TOKYO, JAPANThe Japan Aerospace Exploration Agency (JAXA) has partnered with Boeing on a joint research project to develop quieter mid-sized passenger planes.

The noise-print of airplanes is an issue that aircraft producers are trying to solve. Despite the recent fall in air traffic due to the Covid pandemic, the demand for air travel has significantly surged over time. The new routes have increased airport's both domestic and international arrivals resulting in many aircraft flying at low altitudes over big cities and the noise pollution problem.

Japan's Transport Ministry has tried different methods to fight the problem. It has even ordered planes to descend at steeper angles, which caused an increase in hard landings and forced some planes to divert to Narita, 70km outside Tokyo.

Aircraft and engine manufacturers have worked on the problem for a while, too. New-generation engines helped improving efficiency and dramatically reducing sound.

But continuously increasing air traffic volumes have made such improvements insufficient. All this puts the aviation industry in a bit of a tricky spot as it strives to meet future passenger traffic demands.

JAXA worked with Japanese aircraft industries, universities, and NASA to further quiet aircraft by tackling airframe noise for six years starting in 2013 through the Flight Demonstration of Quiet Technology to Reduce Noise from High-lift Configurations (FQUROH) project. FQUROH researchers have largely considered noise coming from flaps, slats, and landing gear – equipment that help planes to reduce their speeds while landing without sacrificing lift. The noise caused by turbulent airflow from these sources sometimes surpasses the engine noise during the final approach.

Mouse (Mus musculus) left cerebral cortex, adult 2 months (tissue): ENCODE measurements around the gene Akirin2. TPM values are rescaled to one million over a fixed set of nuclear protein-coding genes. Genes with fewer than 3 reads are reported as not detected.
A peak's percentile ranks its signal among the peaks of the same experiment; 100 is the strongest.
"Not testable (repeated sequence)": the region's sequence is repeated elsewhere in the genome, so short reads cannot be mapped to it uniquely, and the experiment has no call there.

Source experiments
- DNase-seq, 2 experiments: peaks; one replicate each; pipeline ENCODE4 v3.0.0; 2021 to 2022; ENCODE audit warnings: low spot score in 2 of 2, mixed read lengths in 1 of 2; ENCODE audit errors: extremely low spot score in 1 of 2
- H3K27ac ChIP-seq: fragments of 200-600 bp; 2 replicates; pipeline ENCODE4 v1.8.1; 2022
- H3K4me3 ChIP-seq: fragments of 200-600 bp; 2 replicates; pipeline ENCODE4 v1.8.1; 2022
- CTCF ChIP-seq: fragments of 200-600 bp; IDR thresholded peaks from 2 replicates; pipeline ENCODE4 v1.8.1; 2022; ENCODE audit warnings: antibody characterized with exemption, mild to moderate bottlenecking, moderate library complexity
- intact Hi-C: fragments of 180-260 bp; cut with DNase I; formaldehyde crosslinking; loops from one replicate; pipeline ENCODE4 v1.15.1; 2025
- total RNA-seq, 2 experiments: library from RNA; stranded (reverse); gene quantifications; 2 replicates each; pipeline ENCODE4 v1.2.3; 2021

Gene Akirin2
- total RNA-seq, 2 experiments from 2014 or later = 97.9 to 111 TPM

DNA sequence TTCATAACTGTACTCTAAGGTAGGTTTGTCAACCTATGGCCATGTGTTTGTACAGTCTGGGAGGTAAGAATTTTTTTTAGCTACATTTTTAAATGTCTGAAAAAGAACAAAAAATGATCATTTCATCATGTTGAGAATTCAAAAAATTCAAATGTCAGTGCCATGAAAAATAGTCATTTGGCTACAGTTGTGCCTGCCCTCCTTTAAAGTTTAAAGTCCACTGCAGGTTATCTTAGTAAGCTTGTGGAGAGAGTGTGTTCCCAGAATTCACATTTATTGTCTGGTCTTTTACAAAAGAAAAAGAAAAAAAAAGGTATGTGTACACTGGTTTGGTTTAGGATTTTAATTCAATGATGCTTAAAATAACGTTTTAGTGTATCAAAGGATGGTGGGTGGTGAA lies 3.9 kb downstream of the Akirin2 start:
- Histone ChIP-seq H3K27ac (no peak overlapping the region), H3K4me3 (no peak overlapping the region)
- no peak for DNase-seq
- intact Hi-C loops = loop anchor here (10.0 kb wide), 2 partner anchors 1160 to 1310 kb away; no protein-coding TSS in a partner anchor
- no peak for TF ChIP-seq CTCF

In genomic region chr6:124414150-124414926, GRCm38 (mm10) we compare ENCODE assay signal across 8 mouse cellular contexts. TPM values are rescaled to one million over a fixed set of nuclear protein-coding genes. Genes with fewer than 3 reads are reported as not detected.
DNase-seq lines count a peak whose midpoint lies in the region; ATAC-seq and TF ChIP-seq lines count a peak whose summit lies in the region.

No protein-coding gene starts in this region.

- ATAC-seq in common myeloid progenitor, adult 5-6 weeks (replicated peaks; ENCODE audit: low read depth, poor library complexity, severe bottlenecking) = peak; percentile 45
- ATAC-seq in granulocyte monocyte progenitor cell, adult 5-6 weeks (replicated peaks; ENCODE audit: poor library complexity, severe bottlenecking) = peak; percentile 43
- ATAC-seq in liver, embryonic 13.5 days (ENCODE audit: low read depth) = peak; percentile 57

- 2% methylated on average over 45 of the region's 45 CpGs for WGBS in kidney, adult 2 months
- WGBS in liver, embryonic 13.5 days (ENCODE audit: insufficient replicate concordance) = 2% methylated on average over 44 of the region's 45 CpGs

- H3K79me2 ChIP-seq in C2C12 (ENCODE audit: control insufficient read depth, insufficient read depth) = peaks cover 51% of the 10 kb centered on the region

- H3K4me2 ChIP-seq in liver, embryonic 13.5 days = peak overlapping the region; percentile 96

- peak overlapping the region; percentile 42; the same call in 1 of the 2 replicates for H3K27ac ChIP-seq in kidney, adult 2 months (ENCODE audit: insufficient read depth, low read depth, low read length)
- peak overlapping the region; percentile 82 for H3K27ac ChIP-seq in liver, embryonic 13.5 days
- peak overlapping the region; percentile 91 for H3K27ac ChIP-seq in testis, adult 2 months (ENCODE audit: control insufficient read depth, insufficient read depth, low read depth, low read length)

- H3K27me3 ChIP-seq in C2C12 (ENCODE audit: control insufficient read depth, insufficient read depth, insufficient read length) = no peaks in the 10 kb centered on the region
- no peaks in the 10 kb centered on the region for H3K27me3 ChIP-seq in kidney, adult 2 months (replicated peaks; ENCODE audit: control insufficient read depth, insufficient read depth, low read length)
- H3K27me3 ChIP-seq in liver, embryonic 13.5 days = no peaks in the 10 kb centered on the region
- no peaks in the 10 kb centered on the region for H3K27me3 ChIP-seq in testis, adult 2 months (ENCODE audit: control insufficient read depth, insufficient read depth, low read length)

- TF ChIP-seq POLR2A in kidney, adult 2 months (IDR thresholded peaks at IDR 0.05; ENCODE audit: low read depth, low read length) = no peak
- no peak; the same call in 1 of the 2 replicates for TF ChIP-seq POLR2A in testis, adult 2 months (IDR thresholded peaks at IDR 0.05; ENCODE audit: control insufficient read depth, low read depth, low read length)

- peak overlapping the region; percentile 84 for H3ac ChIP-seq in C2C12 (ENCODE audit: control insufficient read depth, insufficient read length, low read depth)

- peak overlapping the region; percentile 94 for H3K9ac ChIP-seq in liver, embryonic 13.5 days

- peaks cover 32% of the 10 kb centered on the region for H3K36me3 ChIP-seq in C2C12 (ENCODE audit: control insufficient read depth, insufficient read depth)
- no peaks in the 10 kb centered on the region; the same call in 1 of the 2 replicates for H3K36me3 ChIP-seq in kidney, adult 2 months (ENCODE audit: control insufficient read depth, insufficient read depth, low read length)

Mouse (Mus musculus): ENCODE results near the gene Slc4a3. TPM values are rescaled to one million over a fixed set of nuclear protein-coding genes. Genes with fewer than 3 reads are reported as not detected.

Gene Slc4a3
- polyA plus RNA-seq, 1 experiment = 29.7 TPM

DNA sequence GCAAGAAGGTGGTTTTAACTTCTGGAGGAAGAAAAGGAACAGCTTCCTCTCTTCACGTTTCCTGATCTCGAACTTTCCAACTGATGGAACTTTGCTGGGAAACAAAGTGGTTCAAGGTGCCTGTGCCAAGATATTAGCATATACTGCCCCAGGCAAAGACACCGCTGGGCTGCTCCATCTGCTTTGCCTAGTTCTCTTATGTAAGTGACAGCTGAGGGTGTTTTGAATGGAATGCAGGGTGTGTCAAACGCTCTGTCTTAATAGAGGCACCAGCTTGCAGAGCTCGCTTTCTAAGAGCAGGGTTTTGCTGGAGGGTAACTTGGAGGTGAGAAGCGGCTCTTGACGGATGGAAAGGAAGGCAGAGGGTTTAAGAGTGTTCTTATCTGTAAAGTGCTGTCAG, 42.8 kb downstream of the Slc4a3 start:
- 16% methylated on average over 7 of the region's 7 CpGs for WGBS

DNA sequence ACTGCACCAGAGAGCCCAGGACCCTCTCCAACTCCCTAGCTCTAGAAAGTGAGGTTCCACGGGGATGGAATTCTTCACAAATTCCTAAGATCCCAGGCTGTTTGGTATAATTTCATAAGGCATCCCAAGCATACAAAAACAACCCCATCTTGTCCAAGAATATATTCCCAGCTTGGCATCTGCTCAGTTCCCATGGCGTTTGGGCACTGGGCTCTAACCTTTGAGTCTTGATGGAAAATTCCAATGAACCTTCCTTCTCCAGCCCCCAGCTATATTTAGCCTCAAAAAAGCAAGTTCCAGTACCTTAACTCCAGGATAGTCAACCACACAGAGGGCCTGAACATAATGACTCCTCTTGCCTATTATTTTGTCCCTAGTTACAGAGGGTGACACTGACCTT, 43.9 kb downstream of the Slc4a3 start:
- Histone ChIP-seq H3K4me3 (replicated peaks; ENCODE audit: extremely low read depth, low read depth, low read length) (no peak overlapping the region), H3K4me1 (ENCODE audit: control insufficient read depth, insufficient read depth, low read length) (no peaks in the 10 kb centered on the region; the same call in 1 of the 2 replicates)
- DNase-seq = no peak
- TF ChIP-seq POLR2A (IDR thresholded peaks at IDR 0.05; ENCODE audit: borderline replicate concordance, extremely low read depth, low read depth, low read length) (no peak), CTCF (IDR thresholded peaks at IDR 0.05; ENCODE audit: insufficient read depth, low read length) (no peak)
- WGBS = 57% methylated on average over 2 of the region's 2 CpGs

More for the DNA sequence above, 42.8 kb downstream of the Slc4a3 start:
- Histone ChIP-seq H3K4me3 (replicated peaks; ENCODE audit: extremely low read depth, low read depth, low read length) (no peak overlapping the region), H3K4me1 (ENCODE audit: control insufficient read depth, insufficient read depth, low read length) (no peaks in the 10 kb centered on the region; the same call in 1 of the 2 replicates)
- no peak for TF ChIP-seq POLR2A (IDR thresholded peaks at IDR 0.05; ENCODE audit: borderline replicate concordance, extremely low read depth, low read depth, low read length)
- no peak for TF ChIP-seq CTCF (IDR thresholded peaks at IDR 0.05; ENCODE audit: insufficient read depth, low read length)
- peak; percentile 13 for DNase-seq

Probable solutions determined by FQUROH to reduce the noise-causing turbulent flow are practical flap-edge configuration devices, serrated lower parts of the slat to break down large-scale vortices, and perforated fairings on the landing gear.

Testing such designs with wind tunnels and computer simulations only gets you so far, hence JAXA's partnership with Boeing to build on the FQUROH research and their development of a plan for validating designs in-flight tests.

JAXA said it will continue working with Japanese manufacturers on the noise-reduction design concepts in the meantime. The agency also said it will finalize design concepts by March 2022 and that these would be ready for flight test in 2023 "or later."